Ask the gardeners

Please tell me why I can't grow good cauliflower. The plants start to head out before they're large enough and we only get nubs.

Cauliflower grows best in cool, moist weather. Unlike cabbage, it will not withstand severe freezing nor extreme heat such as you often get in Illinois.

During very hot weather the plants are likely to send out heads when only 2 or 3 inches tall regardless of soil moisture.

Try setting the plants out in July so the crop will head in September or early October when the temperatures are cooler. Sow seeds outdoors in mid-to-late June and transplant into the garden in late July.

Some varieties have more resistance to hot weather. Snow King and Snow Crown are well worth trying.

I planted tomatoes and peppers in my garden. A few days later most of them were laying in the row just as though someone had cut them close to the soil with shears. I was able to get some more plants and set these out. The very same thing happened. What pest is responsible and how can I stop it?

When plants are cut off at ground level that's a sign of cutworm damage.

Rabbits and woodchucks cut the stems on a slant and an inch or so above the ground. Birds nip out the tops.

To prevent cutworm damage, make a collar of aluminum foil or use part of a cardboard tube found inside toilet paper, paper towels, or wax paper. Three inches high is plenty. Slip the plant through the roll when planting and mound a little soil around the collar.

Cutworms don't crawl up the barrier. If plants are already planted, slice the tube and slip it around the plants and push it down into the soil a bit. Close with some sticky tape.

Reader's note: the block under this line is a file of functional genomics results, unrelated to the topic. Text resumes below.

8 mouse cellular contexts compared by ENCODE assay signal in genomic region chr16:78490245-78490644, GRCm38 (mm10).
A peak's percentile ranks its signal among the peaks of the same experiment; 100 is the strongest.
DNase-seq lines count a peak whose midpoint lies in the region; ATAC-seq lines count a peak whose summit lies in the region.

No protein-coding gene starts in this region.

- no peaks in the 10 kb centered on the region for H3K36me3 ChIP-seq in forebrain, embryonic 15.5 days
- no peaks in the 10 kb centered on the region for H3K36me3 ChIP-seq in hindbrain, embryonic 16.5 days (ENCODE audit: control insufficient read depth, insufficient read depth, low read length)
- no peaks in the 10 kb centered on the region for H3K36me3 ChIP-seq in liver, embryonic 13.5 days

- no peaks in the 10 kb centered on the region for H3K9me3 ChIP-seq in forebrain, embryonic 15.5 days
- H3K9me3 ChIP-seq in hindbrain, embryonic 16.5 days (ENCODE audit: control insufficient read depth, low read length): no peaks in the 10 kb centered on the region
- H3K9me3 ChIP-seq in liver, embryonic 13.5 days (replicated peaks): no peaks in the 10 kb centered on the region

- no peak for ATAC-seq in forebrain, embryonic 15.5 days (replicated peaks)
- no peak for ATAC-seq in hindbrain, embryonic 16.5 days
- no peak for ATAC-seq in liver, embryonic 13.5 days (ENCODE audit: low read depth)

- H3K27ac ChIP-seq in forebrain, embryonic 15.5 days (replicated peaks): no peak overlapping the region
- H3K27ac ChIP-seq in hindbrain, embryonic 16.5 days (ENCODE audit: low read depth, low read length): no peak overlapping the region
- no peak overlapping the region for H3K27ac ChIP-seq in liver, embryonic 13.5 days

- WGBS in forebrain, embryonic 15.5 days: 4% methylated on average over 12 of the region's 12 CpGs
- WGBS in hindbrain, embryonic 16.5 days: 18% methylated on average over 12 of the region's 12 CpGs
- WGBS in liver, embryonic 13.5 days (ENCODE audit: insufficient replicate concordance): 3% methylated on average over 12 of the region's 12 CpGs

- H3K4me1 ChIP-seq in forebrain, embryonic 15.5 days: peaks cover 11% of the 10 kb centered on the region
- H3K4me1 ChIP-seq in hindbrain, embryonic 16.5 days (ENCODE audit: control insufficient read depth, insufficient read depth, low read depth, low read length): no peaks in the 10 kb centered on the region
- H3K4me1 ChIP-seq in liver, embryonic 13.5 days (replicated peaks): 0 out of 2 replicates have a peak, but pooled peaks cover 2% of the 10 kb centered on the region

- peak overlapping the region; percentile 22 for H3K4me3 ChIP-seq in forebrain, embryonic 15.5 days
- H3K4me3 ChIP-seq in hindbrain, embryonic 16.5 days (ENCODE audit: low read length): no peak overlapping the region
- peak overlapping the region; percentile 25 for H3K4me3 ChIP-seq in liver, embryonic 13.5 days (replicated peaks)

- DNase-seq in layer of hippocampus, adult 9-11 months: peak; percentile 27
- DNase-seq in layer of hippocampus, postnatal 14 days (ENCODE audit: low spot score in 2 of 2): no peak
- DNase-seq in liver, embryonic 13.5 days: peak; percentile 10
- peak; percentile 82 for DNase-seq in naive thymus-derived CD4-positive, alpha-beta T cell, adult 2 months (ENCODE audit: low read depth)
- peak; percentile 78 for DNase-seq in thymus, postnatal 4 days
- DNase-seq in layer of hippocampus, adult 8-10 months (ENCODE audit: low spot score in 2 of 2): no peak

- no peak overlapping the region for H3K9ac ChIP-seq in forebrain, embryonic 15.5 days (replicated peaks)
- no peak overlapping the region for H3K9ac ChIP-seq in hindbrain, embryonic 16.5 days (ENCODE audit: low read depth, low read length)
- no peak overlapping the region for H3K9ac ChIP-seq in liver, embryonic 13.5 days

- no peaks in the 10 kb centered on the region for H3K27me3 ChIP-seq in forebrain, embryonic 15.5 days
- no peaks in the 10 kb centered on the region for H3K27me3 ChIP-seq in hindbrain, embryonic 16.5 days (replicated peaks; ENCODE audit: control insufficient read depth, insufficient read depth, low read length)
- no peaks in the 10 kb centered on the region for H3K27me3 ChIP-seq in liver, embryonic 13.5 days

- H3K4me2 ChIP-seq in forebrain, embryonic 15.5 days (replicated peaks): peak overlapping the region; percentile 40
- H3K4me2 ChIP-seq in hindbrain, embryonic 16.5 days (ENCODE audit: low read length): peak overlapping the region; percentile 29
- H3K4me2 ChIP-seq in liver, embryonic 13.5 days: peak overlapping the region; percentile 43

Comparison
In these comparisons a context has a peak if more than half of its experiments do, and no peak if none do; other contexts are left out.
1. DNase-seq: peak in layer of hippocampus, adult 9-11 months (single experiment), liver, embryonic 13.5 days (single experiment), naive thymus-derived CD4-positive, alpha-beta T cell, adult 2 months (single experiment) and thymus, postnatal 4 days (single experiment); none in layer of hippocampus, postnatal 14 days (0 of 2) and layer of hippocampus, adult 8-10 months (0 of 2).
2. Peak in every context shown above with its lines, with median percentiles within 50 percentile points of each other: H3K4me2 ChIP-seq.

We would like to know if it is possible to put too much compost on the garden plot where we grow our tomatoes?

We doubt it. Compost materials are constantly being broken down by soil organisms.

A friend of ours has his municipality use his garden for a ''leaf dump'' each fall. Some 40 truckloads are brought in. Part of it he spreads on the garden and works into the soil in the spring. The rest he saves and uses for a mulch around the plants.

Our friend has a fantastic garden.

The only exception to this question might be if wood chips or sawdust are used in the compost pile. These take longer to break down and often the nitrogen-using bacteria create a shortage of nitrogen in the soil while they are vigorously working on the woody materials.

Extra nitrogen would need to be added to offset this situation.

I have tried unsuccessfully to grow fuchsias from seeds. Should they be soaked in water before sowing? How long does it take for the seeds to sprout?

Fuchsia seeds may take up to 5 weeks to germinate. Soaking seeds is not necessary. Use one of the peat-lite mixes (sphagnum peatmoss, perlite, or vermiculite), cover the seeds lightly, and keep them moist by sub-irrigating the seed box. Maintain a temperature of 65 to 75 degrees.

You can also start plants easily from tip cuttings, using the same medium for rooting (must be kept moist). Save some cuttings when you prune the plant back in the fall. From seeds you'll have some blooming plants in about 10 months; from cuttings in about 6 or 7 months.

Plants like to be outdoors in summer - in a cool, shady spot - and want to be kept watered regularly. If they dry out, or if the weather gets very hot, they will stop blooming. Also, if you let the blooms form seed pods, they will stop producing flowers.

If you have a question about your garden, inside or out, send it to the Gardening page, The Christian Science Monitor, One Norway Street, Boston, Mass. 02115.

Doc and Katy Abraham are nationally known horticulturists, authors of several books on gardening, and greenhouse operators for 25 years.

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